Riders face off in pairs, and the one with the highest score – or longest riding time if neither holds on for eight seconds – advances to the next level.

The matchups continue until one prevails and is declared the Iron Cowboy. The winner receives $50,000 and the opportunity to win an additional $1 million if he can ride the event’s bonus bull, Bushwacker, in the Bad Boy Mowers Million Dollar Ride. This will be Bushwacker’s last appearance in competition in Texas, as he will retire at the end of the 2014 BFTS season.

No. 16 seed de Oliveira – who is fourth in the World Standings – will face Ty Pozzobon while ninth-seeded and second-ranked Lee goes against Gage Gay.

Second-seeded Alves, ranked 17th, will face the winner between Sean Willingham and Chase Outlaw. Seventh-seeded Aparecido will go against the winner of Fabiano Vieira and Zane Lambert while sixth-seeded and 13-ranked Eguchi faces either Stormy Wing or Lachlan Richardson.

This is the fifth consecutive year that the PBR has brought this one-of-a-kind event to Arlington. It is the ninth stop of 27 in the 2014 PBR BFTS, which culminates at the PBR World Finals Oct. 22-26 in Las Vegas.


In observance of the 10th anniversary of the J.W. Hart PBR Challenge in Decatur, 1,000 Miles Till Home – a division of Wise County Challenger Charities (WCCC) – in conjunction with Military Warriors Support Foundation, presented five veterans each a home last May.

The 1,000 Miles Till Home committee will take its efforts to a bigger stage and, along with RFD-TV, present a home to one veteran during The American, the richest one-day rodeo in history with more than $2 million in prize money.

“We’re trying to expand this to be more than just Wise County,” said Alan Sessions, a member of WCCC and the 1,000 Miles Till Home committee. “We want it to be as big as it can be, with it having started right here in Decatur.”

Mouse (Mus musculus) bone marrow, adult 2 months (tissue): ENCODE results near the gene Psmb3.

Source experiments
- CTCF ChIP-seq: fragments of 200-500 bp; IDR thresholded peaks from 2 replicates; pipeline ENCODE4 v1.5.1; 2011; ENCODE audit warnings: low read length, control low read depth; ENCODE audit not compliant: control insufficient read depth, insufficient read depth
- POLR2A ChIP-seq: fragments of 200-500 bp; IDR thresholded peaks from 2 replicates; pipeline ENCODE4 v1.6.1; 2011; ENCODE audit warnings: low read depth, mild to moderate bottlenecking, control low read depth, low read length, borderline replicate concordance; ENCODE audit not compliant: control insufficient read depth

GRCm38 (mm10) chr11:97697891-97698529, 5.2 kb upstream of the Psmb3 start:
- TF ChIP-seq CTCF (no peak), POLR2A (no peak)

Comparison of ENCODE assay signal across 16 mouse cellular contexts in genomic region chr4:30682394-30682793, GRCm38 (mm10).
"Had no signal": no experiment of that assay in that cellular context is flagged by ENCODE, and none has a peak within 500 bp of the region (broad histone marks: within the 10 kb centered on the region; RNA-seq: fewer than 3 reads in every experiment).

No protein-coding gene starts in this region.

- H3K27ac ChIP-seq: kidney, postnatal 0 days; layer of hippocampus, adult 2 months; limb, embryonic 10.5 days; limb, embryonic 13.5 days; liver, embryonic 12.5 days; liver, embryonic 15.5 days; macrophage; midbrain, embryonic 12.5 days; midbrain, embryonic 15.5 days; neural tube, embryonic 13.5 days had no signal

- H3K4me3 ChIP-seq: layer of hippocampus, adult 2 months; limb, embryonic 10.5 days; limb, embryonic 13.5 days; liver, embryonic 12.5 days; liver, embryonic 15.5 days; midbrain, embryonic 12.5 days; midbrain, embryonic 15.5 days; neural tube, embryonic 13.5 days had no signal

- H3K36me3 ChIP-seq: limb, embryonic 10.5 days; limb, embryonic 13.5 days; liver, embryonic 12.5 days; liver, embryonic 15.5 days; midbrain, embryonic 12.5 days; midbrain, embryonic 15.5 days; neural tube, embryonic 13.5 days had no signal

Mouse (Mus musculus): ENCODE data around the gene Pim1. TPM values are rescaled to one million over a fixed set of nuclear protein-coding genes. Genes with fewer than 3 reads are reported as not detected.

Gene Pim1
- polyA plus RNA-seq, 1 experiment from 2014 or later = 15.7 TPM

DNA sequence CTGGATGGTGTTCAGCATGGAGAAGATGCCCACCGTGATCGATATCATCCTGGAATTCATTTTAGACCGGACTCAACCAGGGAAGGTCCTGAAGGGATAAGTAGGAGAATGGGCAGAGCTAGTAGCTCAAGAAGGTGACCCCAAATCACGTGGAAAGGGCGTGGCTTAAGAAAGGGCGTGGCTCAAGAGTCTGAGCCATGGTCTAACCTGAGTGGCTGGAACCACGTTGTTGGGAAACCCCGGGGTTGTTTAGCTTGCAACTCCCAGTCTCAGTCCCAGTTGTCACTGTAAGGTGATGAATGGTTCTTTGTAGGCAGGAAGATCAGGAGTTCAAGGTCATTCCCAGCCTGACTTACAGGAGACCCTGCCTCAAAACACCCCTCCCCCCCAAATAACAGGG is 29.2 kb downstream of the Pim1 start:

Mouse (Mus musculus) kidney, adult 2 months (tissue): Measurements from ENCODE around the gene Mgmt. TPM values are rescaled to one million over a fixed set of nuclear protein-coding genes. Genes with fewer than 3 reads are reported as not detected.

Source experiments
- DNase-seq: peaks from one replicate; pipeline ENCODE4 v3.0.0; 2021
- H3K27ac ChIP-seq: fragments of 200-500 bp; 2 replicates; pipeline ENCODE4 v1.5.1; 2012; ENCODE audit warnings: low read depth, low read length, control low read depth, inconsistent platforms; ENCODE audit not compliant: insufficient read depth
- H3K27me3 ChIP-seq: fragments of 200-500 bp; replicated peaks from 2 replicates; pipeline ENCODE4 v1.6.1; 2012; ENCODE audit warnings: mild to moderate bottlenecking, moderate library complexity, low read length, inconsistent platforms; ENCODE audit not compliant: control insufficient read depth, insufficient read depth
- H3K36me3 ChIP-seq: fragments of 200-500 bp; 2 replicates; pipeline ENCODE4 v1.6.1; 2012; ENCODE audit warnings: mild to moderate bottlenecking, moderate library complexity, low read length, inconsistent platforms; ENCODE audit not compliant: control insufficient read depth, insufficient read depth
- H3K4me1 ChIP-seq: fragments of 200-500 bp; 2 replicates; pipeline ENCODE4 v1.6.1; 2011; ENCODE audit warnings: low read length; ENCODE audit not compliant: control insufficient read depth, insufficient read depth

After WCCC partnered with Military Warriors Support Foundation, Wendell Berry Jr., a founder of WC Challenger Charities and a Fit-N-Wise trainer, established 1,000 Miles Till Home last year to raise money and awareness for WCCC’s newest cause – giving mortgage-free, remodeled homes to veterans wounded in Iraq or Afghanistan.

They had hoped to raise $20,000 and give away one home, but the fundraising campaign was so successful they were able to give away five homes.

This year, 14 other teams joined Berry in his running and fundraising efforts, paying $20 to participate. That money, along with the proceeds of a Heroes Night dinner – to be held March 29 – and other donations, furnishes the money that buys the homes.

Donations may be made via PayPal at or mailed to WC Challenger Charities, P.O. Box 1238, Decatur, TX 76234.

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Saturday Sports Buffet: Roping another honor; Cooper to go into Oklahoma Hall of Fame

Leaving Cisco Junior College in the mid-1970s, Roy Cooper was invited to Durant, Okla. and Southeastern State University, where they were putting together a rodeo team.

SUPER LOOPER – Roy Cooper will join the Oklahoma Sports Hall of Fame in August. The Decatur resident is in the National Cowboy and Pro Rodeo Halls. Messenger photo by Joe Duty

“They picked me,” Cooper recalled. “The president (of the university) called me and asked if I could make a team.

“We didn’t have a coach. I put the team together.”

Success soon followed for the start-up program.

“We won every rodeo. My two years there we won national titles. They ended up winning four in a row,” Cooper said. “We put Durant on the map.”

Forty years later, Cooper is now being inducted in the Oklahoma Sports Hall of Fame. The Decatur resident was one of six inductees named this year for enshrinement. The class also includes Congressman and former Oklahoma quarterback J.C. Watts, St. Louis Cardinals catcher Darrell Porter and NFL All-Pro Leslie O’Neal.

“It’s the class that you go in with that is memorable,” Cooper said.

Cooper, an eight-time world champion, who has been inducted in multiple hall of fames, including the National Cowboy Hall of Fame and Pro Rodeo Hall of Fame, said this honor is special.

“This one is not just for rodeo,” Cooper said. “It’s for all sports. That’s the icing on the cake. It’s special when you look at who is in there like Troy Aikman and Barry Sanders. It’s a great honor to me.”